The gig economy sometimes gets a bad rap. And there are instances where abuses do take place. But it is also a highly effective means of directing resources. Companies don’t have to hire somebody outright. Instead, they just pay for labor as and when they need it. 

In many respects, the gig economy has always been with us, just not in such an explicit form. For instance, businesses routinely pay outside contractors to do high-value work for them, such as their books. It’s just today, thanks to the internet, there are so many more options. Old-fashioned jobs that were once in-house are now being outsourced en masse. 

The biggest driver of this process is lower prices. Companies are benefiting from the fact that they can grab skilled workers without having to pay all the usual payroll costs. Because on-demand labor is almost always contractual, it saves on all the admin fees involved in bringing somebody into the team. You’re essentially just paying for a service and then allowing the person providing it to get on and do it. It’s so convenient. 

The other driver is the increased choice – something that is helping companies respond to COVID-19. During the pandemic, for instance, getting access to an audio visual crew was challenging. But due to changes in the labor market, you no longer have to hire expensive agencies or bring people in-house. You just go onto an on-demand labor marketplace and pay for the human services you need by the hour. 

It makes a big difference because it means that you don’t have to put certain projects on hold. You’re free to push ahead with your plans and then hire whatever help you need on the go.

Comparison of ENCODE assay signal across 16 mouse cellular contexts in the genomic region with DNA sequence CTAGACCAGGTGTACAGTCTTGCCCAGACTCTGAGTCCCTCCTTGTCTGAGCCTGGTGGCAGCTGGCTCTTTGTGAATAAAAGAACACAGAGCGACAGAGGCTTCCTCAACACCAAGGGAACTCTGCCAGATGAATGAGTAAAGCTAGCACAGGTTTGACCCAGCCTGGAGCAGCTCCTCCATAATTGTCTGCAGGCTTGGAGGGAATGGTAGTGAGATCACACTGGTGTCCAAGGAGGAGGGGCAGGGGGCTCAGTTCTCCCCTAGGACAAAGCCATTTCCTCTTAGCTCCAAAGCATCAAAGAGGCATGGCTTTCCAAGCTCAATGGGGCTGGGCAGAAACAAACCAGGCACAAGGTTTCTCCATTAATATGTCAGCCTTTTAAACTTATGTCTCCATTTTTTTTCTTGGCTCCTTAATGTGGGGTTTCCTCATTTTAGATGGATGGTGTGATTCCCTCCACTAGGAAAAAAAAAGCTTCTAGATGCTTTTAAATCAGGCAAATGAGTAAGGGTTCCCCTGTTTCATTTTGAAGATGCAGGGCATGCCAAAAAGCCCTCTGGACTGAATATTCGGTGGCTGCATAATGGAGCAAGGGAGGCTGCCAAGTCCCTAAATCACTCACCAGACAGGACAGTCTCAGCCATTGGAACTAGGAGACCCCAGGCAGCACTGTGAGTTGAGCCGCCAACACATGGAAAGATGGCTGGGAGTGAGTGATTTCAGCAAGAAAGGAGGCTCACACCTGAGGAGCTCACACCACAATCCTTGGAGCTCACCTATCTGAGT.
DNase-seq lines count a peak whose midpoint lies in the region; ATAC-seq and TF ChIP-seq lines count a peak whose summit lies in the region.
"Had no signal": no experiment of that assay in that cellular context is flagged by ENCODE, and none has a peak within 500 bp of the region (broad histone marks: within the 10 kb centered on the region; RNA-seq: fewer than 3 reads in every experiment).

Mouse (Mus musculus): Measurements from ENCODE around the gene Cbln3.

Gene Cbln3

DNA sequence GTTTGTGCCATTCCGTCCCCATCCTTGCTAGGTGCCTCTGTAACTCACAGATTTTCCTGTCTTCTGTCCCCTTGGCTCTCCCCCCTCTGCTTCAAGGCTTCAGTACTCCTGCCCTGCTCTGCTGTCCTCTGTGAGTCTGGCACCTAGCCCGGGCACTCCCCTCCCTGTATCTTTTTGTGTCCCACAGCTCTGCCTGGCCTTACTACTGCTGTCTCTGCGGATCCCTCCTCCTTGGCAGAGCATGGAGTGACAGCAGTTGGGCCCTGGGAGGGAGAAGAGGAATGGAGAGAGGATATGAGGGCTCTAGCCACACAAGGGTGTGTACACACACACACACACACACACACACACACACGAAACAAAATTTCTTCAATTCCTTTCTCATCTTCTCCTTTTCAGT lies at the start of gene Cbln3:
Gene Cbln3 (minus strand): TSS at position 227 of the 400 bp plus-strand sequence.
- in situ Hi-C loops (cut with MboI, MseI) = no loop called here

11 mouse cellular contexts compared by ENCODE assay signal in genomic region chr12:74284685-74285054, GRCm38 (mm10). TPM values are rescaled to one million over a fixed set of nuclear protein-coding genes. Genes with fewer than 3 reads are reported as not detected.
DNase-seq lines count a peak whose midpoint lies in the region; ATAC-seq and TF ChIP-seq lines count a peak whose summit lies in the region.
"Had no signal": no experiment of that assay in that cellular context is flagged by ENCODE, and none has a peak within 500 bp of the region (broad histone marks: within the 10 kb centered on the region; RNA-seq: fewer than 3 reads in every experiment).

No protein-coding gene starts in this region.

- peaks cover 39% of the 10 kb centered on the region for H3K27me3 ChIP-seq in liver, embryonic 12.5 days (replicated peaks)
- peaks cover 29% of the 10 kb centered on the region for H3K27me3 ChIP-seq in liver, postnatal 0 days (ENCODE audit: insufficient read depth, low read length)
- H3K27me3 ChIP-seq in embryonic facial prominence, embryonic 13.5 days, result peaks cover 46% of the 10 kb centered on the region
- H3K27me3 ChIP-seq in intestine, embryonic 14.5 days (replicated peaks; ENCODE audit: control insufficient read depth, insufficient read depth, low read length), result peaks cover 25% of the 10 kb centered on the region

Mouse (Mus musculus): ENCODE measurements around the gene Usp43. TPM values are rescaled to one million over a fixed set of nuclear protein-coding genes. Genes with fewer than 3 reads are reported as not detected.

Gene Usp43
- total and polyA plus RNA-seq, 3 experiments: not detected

Then there is the fact that liabilities are lower. 

Let’s say, for instance, that one of your key employees gets sick and they can’t work for four weeks. Such events happen all the time in the business world, and other less qualified people need to cover for them. But this always creates challenges. There’s a reason why the absent person does the job they do – they’re probably really good at it. 

The regular solutions here just aren’t up to the task. If they’re sick, you can’t fire them and just hire somebody else. That’s probably against the law, plus it takes a long time. 

But when you go down the on-demand route, there are no issues whatsoever. You just hire the services you need when you need them and then stop using them when your employee returns to work. 

Brands also like using on-demand workers for routine tasks – stuff that they don’t really need to bring in-house. Going to an agency to do digital marketing, for instance, is usually much cheaper than trying to get the same work done yourself. So companies are doing that instead. It just works. 

In summary, modern brands are loving the switch toward on-demand work because it suits their needs. It also helps workers diversify their risk – they’re not just relying on a single company to provide an income.